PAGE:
Managing Through a Recession

After several years of favourable hay prices and generous margins, forage producers are facing a 2009 that looks less than rosy, writes Iowa State Extension Economist, William Edwards.
calendar icon 4 September 2009
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Iowa State University Extension

Higher inputs costs and selling prices well below the peaks of 2008 will result in fewer dollars left over to pay debt and put into savings. Livestock producers have had to endure many months of thin or negative margins, as well.

Here is a list of possible financial management practices and strategies that could come in handy this year.

Prepare an accurate set of financial statements. Highly variable inventory prices and increasing land values will make this year’s balance sheet look quite different from last year’s. And a net income statement for 2008 may be something for you to share with your lender.

Prepare a detailed cash flow budget. Many hay farmers will have a hard time meeting all their cash commitments from sales in 2009. Higher input costs and rents will increase operating line requirements. Livestock farmers will need to budget feed purchases carefully.

Shop around for inputs. Depending on when suppliers booked fuel, fertiliser, pesticides and other inputs, prices may vary dramatically.

Consider both cost savings and yield effects when applying inputs. For example, cutting back on nitrogen fertiliser when costs are high makes sense, but only up to a point.

Know your costs of production. When profitable selling opportunities arise, lock them in. Watch for opportunities to price crop inputs, feed, and feeder livestock, as well.

Document yields for a possible crop insurance or SURE payment. Additional payments may be available under the SURE disaster program in the new farm bill.

Increase crop insurance coverage for 2009. Higher production costs may require higher levels of protection to assure a breakeven level of revenue. Cattle, and sheep producers can set price floors using Livestock Gross Margin or Livestock Risk Protection insurance programes.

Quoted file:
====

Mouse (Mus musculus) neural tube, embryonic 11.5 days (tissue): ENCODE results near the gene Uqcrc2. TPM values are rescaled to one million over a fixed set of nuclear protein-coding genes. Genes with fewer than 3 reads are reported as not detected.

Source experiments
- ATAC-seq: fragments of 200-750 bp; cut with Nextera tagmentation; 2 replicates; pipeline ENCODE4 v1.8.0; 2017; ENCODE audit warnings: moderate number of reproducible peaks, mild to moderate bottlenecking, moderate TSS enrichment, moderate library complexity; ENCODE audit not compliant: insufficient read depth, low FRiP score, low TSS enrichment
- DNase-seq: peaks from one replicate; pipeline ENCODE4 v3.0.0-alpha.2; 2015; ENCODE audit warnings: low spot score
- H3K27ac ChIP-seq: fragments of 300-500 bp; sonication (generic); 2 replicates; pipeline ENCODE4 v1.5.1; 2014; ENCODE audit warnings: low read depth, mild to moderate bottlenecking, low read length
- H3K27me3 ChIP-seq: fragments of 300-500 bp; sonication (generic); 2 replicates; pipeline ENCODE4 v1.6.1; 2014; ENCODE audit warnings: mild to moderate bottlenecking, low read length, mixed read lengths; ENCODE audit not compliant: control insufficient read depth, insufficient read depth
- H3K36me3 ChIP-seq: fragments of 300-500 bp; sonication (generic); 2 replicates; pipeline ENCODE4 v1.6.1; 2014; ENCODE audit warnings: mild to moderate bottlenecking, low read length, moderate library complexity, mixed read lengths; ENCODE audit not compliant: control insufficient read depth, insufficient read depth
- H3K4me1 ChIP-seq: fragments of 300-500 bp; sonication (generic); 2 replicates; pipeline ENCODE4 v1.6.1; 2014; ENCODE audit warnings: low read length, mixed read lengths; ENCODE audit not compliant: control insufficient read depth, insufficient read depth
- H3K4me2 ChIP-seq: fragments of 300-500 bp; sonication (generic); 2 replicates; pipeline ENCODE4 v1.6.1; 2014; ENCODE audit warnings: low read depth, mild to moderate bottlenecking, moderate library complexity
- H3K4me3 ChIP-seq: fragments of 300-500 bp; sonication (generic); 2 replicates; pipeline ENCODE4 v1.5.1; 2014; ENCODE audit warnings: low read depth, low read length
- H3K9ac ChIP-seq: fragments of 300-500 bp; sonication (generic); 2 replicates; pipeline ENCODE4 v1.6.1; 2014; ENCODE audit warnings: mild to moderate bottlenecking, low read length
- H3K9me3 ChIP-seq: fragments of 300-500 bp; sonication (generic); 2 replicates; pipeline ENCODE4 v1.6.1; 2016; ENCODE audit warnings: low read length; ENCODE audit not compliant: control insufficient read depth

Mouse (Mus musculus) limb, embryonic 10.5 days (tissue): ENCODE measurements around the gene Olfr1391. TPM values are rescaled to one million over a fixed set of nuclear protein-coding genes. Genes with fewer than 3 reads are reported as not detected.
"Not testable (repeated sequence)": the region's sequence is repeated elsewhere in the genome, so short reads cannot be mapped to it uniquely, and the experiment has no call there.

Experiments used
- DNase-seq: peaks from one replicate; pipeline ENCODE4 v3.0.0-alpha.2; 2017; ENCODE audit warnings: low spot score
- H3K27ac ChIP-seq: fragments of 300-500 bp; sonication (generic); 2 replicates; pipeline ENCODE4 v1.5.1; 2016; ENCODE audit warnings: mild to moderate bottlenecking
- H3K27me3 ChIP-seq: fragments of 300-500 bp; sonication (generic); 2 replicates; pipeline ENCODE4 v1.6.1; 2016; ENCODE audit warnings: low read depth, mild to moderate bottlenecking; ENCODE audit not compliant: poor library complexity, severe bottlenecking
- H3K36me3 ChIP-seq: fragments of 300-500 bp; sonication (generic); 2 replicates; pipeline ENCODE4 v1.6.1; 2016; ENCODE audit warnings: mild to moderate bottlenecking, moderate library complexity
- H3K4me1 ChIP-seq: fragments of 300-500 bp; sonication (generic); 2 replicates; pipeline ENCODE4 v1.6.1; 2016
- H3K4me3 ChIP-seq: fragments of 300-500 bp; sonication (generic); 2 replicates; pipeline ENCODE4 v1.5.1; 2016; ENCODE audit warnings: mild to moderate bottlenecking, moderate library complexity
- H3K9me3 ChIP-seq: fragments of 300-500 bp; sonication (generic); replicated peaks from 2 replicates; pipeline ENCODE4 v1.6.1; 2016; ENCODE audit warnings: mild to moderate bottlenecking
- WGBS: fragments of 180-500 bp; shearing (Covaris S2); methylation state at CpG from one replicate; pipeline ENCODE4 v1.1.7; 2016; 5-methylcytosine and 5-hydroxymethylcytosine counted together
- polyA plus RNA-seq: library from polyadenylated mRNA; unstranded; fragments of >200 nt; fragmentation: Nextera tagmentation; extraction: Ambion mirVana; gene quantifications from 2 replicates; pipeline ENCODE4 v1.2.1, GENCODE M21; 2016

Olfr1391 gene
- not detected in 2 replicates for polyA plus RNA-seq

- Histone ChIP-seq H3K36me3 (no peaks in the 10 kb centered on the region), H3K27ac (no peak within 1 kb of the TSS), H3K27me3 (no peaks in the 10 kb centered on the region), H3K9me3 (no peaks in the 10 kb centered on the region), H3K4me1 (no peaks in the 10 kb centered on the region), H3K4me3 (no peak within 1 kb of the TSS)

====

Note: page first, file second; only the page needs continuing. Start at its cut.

Use flexible lease agreements. Tying cash rents to a formula that takes into account both yields and prices will help protect margins. Land owners can share in high profits when they are available with a flexible lease agreement.

Defer capital purchases. When margins are narrower, replacing machinery or bidding on more land may have to wait. Replacement parts and overhauls are cheaper in the short run.

Defer income taxes. Potential tax bills can be put off until future years through actions such as using expense method and early depreciation, deferring crop insurance payments based on yield losses, prepaying farm expenses, and using income averaging.

Compare financing rates. Federal interest rates are at historic lows. There may be wide differences among agricultural lenders. Marketing loans from the Farm Service Agency are also available for short term financing.

Consider refinancing long-term obligations. Compare possible interest savings to the costs of rewriting the loan. It may be a good time to convert variable rate loans to a fixed rate.

Keep assets liquid. If gross revenue is not enough to cover production costs and family living expenses this year, keep funds in savings or short-term investments rather than assets that would be hard to convert to cash.

Use equity in land, livestock and equipment. If cash reserves aren’t enough, talk to your lender about borrowing against fixed assets, with a multi-year repayment plan.

Agriculture has always been a cyclical industry. A good financial manager learns to balance the profits and losses to ensure long-term survival.

September 2009

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